“I don’t think it is very realistic, because even the homegrown feeding programme is still at a pilot stage and the president is almost finishing his first term.”
In its latest education indicators report, the Nigerian education ministry still places the number of primary school age children who are not in school at 10.64 million.
But this figure – for 2010 – is outdated. New population estimates caused it to be revised downwards to 8.7 million by the United Nations Educational, Scientific and Cultural Organisation (Unesco).
Unesco told Africa Check it had no update on the indicator beyond 2010.
Oriyomi Ogunwale is the project lead of Eduplana Nigeria, a civic organisation whose advocacy work covers education funding and teachers’ development.
He pointed out that apart from poverty, geographical region and the educational attainment of parents, there is often a link between out-of-school children and child labour.
This was found to be most prevalent in the north-central and south-south parts of the country. Some of the most affected states have specific programmes to ensure more girls are in school, including cash transfers and free uniforms.
Availability of children’s books
Here the share of children under five who have three or more children’s books is measured.
The trend is downwards. Whereas the 2007 survey reported that 14% of children under five had at least three children’s books, this dropped to 6% in 2011 and to 5.6% in the 2016/17 survey.
In 2016, Nigeria had nearly 1.5 million teachers in public and private schools, according to the federal ministry of education:
- 764,596 primary school teachers
- 292,080 teachers in junior secondary schools
- 398,275 senior secondary teachers
Ratios in the Nigeria Education Management Information System show one qualified teacher for every 46 pupils in public primary schools, 29 pupils per qualified junior secondary school teacher and 16 pupils for one qualified teacher in senior classes.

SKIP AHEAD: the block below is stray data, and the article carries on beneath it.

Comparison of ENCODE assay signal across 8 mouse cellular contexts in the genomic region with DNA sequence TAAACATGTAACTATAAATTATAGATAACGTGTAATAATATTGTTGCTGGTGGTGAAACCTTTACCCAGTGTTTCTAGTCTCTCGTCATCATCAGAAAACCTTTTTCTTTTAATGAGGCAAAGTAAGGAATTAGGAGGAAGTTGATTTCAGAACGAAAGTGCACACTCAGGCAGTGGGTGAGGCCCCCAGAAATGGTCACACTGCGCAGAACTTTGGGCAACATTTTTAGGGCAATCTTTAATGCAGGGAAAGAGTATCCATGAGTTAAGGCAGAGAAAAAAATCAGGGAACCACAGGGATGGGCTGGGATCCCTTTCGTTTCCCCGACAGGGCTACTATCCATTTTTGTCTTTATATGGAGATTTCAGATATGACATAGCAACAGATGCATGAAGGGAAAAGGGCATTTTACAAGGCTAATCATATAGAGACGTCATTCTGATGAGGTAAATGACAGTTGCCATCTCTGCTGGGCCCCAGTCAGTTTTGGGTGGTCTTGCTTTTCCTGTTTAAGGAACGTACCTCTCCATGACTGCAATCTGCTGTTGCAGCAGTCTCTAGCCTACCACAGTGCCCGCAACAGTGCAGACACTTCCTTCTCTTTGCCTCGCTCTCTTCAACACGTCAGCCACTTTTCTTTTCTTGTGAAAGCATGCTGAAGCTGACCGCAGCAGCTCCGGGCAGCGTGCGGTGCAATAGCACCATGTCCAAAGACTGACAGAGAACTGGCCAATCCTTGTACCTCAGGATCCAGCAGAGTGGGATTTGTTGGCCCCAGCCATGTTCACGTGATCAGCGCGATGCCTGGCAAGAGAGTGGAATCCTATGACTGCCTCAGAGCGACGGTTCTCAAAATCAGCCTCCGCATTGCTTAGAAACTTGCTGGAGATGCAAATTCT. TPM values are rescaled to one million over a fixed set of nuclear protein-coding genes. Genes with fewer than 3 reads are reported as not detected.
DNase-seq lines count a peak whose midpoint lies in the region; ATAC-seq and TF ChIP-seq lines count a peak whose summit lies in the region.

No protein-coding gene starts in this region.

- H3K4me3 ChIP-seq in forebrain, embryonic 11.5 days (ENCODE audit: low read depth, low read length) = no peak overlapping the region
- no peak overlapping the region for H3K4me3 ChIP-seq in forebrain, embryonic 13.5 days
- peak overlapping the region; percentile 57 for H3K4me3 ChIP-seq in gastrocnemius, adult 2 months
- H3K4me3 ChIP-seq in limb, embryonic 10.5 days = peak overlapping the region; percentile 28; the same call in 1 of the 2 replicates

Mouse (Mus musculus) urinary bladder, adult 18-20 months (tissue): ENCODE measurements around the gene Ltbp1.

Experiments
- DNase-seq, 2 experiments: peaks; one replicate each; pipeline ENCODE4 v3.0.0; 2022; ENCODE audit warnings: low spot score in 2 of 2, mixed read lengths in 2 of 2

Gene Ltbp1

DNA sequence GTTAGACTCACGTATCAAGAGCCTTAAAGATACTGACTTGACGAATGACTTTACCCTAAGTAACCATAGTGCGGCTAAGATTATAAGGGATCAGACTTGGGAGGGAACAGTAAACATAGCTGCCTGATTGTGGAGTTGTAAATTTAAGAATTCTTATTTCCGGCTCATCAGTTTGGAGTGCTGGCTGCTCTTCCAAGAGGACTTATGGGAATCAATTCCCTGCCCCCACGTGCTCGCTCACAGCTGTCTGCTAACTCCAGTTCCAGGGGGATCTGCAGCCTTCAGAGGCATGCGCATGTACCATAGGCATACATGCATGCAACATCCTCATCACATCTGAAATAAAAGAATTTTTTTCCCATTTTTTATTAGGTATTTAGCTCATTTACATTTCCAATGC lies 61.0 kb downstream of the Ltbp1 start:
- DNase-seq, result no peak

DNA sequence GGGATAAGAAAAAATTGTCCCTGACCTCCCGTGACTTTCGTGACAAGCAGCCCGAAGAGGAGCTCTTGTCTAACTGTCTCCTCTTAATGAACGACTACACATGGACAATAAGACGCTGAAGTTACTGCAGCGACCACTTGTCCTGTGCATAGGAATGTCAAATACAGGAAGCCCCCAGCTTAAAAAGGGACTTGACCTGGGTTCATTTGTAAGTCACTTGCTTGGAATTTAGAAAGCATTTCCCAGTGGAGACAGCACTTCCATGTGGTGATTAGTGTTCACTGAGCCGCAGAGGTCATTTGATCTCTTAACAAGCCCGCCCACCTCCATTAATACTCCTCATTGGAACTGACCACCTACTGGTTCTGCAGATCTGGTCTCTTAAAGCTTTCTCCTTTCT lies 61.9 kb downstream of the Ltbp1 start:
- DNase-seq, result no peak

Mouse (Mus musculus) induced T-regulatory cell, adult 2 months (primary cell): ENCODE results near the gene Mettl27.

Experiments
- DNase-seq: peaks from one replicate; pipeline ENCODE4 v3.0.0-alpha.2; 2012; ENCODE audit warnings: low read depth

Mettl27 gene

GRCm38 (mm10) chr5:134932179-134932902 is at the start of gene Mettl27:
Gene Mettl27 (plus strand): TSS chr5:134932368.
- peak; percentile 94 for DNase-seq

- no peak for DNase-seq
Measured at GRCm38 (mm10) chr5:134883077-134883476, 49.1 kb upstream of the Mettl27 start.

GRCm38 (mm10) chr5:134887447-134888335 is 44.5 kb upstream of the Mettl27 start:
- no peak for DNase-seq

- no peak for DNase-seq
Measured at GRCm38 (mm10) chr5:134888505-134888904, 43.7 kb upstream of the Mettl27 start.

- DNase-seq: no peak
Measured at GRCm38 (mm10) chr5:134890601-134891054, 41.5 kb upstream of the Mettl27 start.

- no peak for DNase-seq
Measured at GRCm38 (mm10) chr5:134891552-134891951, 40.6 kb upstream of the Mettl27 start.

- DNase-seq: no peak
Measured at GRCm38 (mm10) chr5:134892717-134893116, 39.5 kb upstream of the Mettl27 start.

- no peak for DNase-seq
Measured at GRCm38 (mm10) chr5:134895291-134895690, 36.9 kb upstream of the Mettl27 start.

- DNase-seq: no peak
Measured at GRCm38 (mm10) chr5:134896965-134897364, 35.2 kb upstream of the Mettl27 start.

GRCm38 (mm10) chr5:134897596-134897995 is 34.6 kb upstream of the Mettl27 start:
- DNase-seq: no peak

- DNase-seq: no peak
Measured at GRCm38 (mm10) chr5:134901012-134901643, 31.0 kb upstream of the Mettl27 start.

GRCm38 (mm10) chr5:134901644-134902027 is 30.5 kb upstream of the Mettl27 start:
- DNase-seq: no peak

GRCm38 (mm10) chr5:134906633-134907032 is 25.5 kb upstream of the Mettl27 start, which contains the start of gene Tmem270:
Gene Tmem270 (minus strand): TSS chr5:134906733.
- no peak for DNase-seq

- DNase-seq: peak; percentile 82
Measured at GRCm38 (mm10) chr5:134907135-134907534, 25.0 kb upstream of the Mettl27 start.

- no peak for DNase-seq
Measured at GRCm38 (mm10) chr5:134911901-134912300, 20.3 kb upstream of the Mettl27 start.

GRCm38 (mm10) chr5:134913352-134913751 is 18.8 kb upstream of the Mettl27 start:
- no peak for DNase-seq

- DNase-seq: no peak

(Note: A teacher is considered qualified in Nigeria if s/he has at least a national certificate in education.)
Unesco recommends that developing countries like Nigeria should dedicate at least 15 to 20% of their spending to education. But since Nigeria’s return to democracy in 1999, the country has never budgeted more than 12% of its public resources to education.
In Nigeria’s 2018 budget, education is set to get N651.2 billion (US$1.88 billion), or about 7% of the total spend. Less than 20% of this will go to building new schools, buying learning equipment and other capital projects.
“There is a way education connects to everything, but our leaders don’t seem to see that connection,” said OgunwaleOgunlana.
Edited by Anim van Wyk
© Copyright Africa Check 2020. Read our republishing guidelines. You may reproduce this piece or content from it for the purpose of reporting and/or discussing news and current events. This is subject to: Crediting Africa Check in the byline, keeping all hyperlinks to the sources used and adding this sentence at the end of your publication: “This report was written by Africa Check, a non-partisan fact-checking organisation. View the original piece on their website", with a link back to this page.